The Title of Mice and Men

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Foreshadowing is used by hundreds of great writers to elevate their writing to the next level. John steinbeck uses foreshadowing in Of Mice And Men many times throughout the whole book. John steinbeck incorporates foreshadowing to hint at the tragic ending by foreshadowing their plans going askew, the unintentional deaths, their unrealistic dreams, and the merciful deaths in the book.

The title Of Mice and Men is foreshadowing to the ending and an allusion to a poem by Robert Burns called To a Mouse.

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The title comes directly from a line in To a Mouse The best laid schemes of mice and men go often askew(Robert Burns). Since the title is an allusion, to plans going askew it is foreshadowing of the peoples plans going askew in the book. As you continue reading the foreshadowing in the title fits in well with the foreshadowing in the book. Thus the title does a great job of foreshadowing how George and Lennie’s plans go askew in the end of the book just like the mouses plans went askew in To a Mouse.

Another form of foreshadowing used in the book was the unintentional killings leading to the ending. In document B pet it like it was a mouse we are shown examples of how Lennie kills animals unintentionally leading up to curley’s wife’s death. The unintentional killing of the small animals Lennie pets foreshadowed the unintentional murder of curley’s wife when Lennie unintentionally broke her neck. It seems like steinbeck wanted the readers to understand whatever Lennie petted dies as shown with the mouse(chapter 1) the puppy (chapter 5) and curley’s wife (chapter 5). This was a great way to foreshadow how curley’s wife died unintentionally like most things Lennie petted.

One key detail in the story is the dream of owning a little piece of land that George and Lennie have, which happens to be foreshadowing of unrealistic dreams and expectations. In the book it is said Every damn one of’ em’s got a little piece of land in his head. An’ never a God damn one of’ em ever gets it (steinbeck ch 4). This foreshadows how George and Lennie won’t get their land just like everyone else who was unrealistic dreams. Since hundreds of others before them failed to get land it foreshadows how the land they want is unrealistic and they won’t get it. As a result of their unrealistic dreams they suffer in the end of the book mainly George.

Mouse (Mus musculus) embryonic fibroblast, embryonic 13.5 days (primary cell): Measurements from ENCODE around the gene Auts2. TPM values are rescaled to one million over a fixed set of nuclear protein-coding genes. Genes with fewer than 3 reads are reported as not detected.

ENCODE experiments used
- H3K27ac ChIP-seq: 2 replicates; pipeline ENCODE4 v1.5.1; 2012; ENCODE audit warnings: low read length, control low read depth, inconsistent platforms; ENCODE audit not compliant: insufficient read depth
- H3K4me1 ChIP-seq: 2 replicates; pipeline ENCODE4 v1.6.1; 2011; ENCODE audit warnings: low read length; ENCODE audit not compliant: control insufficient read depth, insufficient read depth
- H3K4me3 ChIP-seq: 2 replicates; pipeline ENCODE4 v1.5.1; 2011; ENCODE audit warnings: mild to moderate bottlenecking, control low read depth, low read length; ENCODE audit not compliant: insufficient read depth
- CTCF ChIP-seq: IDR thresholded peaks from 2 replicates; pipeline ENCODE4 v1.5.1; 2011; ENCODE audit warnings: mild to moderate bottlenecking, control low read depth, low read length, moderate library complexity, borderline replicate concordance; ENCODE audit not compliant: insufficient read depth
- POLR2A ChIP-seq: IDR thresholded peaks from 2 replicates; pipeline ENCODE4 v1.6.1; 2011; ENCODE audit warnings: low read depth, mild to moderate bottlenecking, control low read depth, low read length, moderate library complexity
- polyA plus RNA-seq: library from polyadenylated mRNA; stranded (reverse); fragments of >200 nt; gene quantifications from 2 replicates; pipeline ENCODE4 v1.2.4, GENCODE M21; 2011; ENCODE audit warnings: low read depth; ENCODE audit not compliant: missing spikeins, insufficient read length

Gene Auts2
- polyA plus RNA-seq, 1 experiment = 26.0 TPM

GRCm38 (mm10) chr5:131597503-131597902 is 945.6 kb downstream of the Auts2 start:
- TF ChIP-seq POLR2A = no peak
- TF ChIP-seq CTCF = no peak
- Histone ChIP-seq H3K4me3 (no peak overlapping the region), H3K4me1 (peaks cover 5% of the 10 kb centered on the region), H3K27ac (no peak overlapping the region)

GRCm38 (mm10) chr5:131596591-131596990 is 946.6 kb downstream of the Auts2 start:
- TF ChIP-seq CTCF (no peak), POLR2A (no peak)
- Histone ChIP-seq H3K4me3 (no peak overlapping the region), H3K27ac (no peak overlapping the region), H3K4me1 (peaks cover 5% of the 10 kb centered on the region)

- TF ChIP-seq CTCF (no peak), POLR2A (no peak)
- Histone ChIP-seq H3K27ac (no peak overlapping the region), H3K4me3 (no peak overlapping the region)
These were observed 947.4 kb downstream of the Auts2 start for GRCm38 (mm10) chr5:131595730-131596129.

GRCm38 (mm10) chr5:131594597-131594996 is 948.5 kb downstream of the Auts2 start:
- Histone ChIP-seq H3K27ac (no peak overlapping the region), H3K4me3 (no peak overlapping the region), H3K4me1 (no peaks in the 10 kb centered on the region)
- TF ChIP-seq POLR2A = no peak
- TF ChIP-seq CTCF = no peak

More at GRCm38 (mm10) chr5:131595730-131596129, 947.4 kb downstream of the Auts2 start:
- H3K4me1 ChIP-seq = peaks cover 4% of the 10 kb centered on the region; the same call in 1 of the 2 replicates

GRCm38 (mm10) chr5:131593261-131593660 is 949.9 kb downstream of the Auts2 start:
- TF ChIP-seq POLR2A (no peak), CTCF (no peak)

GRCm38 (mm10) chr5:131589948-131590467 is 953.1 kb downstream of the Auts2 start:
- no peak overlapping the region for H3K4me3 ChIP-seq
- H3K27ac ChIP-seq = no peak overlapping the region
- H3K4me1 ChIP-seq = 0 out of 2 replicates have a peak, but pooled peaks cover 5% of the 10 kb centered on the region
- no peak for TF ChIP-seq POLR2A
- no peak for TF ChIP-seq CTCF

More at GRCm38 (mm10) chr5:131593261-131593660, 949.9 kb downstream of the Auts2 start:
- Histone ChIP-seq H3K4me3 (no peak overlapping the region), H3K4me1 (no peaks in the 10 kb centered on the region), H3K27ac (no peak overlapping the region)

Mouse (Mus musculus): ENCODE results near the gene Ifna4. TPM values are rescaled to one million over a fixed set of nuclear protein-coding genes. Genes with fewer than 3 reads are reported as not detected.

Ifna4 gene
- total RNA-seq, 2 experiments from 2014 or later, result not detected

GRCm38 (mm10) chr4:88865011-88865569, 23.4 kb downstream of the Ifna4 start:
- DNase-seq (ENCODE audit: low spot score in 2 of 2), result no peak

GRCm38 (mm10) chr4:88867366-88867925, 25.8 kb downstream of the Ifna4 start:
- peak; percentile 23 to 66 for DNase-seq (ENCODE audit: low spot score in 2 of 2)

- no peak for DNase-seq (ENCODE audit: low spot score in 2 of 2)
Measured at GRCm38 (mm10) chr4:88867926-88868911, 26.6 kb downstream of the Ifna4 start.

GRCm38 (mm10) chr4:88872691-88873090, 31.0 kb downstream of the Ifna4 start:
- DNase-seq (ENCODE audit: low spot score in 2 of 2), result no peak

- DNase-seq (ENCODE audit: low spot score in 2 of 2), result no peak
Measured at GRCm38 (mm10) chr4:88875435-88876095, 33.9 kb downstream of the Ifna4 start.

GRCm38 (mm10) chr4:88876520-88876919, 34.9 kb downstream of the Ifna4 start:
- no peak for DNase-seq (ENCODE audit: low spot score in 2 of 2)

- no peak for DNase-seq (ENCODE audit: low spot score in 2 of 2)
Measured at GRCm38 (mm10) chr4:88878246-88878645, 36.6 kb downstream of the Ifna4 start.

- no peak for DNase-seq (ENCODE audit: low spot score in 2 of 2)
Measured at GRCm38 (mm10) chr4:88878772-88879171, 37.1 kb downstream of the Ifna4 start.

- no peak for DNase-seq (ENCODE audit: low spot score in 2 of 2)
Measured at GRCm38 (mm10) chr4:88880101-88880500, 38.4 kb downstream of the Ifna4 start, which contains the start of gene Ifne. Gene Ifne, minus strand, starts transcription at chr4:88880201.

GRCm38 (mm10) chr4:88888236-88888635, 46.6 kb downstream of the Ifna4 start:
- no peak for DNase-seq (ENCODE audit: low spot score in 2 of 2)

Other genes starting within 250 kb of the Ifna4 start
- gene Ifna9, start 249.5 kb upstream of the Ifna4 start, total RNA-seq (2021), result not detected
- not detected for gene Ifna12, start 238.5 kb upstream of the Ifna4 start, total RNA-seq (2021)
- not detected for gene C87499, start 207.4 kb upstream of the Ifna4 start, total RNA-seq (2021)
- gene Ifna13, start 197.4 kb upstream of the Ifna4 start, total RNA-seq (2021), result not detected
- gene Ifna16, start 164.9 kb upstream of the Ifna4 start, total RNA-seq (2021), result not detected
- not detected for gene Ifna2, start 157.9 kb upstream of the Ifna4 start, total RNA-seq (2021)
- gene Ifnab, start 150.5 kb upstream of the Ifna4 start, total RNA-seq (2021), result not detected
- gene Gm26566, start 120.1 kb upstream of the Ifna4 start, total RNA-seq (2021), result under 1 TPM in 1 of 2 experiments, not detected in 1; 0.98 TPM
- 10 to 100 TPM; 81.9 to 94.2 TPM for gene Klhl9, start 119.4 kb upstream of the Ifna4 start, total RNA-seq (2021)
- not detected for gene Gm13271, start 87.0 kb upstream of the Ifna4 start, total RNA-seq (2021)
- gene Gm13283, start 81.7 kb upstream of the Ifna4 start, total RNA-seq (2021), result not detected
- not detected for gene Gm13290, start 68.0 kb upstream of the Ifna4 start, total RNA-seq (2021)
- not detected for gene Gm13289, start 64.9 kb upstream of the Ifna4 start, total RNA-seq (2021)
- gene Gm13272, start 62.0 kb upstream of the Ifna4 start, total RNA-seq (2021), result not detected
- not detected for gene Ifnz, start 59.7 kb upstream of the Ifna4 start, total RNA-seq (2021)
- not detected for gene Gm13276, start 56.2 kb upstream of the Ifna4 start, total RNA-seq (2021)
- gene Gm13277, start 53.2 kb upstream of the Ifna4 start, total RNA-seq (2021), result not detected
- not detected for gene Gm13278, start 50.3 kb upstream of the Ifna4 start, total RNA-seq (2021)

The most interesting form of foreshadowing is with the mercy kills in the book. The book reads the way I’d shoot him, he wouldn’t feel nothing. I’d put the gun right here Right in the back of the head. He wouldn’t even quiver.(ch 3) and He brought the muzzle close to the back of lennie’s head He pulled the trigger.Lennie jarred,and then settled slowly forward to the sand, and he lay without quivering(ch 6). This is clearly an example of foreshadowing as the similarities in how Carlson kills Candy’s dog and how George kills Lennie are vast. One great similarity is the quivering in both chapters 3 and 6 the dead don’t quiver. This example of foreshadowing is probably the most well known in the book because of the mercy killings that happen at the end and beginning.

The big theme in Of Mice and Men is loss and pain. The foreshadowing in the book only adds to the effectiveness of this message. John steinbeck uses foreshadowing to make his point more clear and advance how the theme is portrayed in his book.

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The Title Of Mice And Men. (2020, Apr 07). Retrieved from